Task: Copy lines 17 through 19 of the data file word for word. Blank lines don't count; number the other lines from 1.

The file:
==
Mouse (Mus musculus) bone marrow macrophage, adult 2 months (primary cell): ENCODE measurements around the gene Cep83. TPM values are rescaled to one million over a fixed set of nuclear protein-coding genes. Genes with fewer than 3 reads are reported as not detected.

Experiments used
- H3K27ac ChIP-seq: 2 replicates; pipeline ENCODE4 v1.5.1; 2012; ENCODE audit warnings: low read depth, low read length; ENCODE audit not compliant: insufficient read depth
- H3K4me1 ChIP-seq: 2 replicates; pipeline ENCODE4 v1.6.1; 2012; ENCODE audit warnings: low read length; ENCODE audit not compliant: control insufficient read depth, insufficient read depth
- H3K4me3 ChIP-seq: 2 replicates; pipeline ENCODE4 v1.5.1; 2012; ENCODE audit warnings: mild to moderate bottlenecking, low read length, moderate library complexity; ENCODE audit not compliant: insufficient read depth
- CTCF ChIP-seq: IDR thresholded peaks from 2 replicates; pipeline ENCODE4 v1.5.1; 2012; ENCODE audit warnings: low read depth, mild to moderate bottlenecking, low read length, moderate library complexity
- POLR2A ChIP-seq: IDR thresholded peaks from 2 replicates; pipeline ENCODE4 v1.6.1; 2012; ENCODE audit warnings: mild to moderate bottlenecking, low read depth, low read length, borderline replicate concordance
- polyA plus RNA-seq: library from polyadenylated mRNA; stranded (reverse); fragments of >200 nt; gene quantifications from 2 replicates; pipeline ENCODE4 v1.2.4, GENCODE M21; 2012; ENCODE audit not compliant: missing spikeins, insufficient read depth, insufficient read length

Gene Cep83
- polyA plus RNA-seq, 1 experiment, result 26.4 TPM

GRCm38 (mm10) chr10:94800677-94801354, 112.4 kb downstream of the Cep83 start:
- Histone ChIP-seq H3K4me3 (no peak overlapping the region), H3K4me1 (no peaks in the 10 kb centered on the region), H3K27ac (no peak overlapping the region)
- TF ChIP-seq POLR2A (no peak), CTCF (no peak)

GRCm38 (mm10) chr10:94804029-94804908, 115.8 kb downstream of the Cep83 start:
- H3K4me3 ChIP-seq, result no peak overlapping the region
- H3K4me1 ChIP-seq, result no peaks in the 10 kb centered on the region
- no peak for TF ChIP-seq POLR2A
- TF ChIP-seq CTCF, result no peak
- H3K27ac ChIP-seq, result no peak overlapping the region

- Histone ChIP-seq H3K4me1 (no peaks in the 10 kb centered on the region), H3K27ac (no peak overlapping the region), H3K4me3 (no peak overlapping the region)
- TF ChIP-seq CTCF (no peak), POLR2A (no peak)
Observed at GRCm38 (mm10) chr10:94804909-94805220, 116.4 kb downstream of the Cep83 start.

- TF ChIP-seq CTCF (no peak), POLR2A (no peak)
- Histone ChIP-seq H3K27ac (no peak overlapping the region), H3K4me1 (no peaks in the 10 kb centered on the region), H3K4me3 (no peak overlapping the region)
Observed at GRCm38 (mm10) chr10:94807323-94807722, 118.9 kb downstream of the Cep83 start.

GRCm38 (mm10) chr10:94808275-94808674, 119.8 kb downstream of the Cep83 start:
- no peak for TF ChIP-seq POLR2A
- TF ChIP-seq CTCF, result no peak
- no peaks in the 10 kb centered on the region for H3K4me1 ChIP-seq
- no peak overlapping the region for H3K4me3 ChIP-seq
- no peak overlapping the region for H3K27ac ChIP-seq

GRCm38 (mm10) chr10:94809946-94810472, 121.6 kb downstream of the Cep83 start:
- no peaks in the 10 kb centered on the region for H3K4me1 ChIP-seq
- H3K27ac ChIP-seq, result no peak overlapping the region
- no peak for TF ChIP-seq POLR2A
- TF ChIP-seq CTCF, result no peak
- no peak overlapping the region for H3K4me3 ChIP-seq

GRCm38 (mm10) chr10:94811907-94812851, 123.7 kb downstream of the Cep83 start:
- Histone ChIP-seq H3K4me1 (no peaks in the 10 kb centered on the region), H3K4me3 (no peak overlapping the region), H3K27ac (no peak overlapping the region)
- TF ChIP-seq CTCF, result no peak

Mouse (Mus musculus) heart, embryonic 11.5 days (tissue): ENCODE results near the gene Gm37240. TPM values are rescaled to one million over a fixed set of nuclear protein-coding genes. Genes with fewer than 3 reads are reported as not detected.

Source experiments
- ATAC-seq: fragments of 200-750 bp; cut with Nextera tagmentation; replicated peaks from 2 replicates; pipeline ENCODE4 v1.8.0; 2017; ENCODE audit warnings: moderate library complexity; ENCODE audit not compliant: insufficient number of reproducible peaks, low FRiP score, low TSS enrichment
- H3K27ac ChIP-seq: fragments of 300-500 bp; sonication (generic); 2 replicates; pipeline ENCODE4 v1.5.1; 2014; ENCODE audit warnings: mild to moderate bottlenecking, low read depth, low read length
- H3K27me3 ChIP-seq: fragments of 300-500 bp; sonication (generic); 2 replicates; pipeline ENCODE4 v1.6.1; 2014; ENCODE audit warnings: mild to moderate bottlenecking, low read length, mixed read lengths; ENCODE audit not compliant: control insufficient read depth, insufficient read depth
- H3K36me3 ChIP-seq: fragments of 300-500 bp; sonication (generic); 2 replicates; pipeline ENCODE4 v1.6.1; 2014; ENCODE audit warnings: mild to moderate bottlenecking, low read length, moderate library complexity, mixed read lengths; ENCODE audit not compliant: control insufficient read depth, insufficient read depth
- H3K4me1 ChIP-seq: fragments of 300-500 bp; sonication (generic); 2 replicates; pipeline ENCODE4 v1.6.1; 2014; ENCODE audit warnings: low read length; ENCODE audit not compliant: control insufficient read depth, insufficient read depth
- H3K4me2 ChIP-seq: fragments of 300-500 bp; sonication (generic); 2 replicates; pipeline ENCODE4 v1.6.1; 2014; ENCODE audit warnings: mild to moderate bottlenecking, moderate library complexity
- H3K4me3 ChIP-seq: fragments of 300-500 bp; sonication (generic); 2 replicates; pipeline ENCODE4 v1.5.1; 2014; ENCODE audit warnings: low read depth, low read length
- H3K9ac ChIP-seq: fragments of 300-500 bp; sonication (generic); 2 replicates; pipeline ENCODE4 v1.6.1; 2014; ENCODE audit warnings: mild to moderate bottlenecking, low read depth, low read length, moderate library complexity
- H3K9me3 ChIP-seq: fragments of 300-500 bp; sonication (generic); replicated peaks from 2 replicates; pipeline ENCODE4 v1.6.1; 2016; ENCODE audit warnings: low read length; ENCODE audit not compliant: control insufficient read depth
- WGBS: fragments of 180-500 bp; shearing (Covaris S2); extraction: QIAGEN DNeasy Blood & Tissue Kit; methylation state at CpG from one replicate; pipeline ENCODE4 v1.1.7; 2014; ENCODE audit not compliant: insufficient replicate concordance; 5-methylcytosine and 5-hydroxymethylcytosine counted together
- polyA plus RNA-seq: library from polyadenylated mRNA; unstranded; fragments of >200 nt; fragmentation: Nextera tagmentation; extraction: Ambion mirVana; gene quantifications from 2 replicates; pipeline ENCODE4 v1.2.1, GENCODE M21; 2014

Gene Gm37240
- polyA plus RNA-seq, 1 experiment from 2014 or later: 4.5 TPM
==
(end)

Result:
- no peak for TF ChIP-seq POLR2A
- TF ChIP-seq CTCF, result no peak
- H3K27ac ChIP-seq, result no peak overlapping the region